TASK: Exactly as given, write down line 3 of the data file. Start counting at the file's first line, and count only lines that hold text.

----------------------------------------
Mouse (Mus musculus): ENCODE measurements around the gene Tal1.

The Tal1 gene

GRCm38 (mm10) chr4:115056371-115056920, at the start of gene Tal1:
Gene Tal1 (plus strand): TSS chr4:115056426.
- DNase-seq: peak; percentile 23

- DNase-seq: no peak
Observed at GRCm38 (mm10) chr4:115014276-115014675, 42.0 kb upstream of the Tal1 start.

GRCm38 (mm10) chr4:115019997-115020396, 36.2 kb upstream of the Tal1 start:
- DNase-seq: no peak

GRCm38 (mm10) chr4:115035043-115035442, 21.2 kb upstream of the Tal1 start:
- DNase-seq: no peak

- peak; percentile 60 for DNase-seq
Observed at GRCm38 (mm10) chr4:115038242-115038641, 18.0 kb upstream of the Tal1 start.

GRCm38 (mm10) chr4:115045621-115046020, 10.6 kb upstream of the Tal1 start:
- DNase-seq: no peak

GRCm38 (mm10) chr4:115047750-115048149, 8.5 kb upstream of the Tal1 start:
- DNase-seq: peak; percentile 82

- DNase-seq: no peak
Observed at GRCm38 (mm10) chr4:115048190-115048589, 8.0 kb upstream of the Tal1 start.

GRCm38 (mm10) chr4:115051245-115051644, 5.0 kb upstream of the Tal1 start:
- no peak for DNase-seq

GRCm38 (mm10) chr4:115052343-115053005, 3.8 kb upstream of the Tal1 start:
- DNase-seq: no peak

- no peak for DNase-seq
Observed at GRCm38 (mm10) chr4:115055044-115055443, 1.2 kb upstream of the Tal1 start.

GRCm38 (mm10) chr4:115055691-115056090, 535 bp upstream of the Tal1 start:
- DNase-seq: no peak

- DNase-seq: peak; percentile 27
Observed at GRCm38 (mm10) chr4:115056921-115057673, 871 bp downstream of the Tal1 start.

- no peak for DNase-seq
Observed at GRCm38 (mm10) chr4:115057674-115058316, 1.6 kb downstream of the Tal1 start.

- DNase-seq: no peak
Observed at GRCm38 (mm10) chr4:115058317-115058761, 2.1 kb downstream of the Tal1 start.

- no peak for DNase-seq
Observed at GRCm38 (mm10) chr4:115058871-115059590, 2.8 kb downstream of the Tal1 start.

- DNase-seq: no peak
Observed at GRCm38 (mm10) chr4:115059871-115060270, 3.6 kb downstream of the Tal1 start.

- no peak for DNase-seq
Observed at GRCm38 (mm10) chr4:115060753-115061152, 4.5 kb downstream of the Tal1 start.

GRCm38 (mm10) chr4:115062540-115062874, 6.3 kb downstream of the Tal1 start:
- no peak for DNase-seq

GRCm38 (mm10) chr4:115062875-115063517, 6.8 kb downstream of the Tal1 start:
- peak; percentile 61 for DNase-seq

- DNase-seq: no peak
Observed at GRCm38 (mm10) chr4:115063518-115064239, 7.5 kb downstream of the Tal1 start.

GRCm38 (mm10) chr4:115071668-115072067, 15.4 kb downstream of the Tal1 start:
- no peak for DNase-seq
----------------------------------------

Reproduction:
GRCm38 (mm10) chr4:115056371-115056920, at the start of gene Tal1: